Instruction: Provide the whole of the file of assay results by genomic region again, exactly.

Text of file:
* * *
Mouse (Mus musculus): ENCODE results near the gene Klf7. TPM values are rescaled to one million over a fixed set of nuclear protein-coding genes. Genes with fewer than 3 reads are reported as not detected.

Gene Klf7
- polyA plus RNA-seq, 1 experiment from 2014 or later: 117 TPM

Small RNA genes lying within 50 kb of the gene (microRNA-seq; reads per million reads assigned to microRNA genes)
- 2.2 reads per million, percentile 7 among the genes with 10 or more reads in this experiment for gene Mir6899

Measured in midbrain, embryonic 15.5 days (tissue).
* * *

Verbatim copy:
Mouse (Mus musculus): ENCODE results near the gene Klf7. TPM values are rescaled to one million over a fixed set of nuclear protein-coding genes. Genes with fewer than 3 reads are reported as not detected.

Gene Klf7
- polyA plus RNA-seq, 1 experiment from 2014 or later: 117 TPM

Small RNA genes lying within 50 kb of the gene (microRNA-seq; reads per million reads assigned to microRNA genes)
- 2.2 reads per million, percentile 7 among the genes with 10 or more reads in this experiment for gene Mir6899

Measured in midbrain, embryonic 15.5 days (tissue).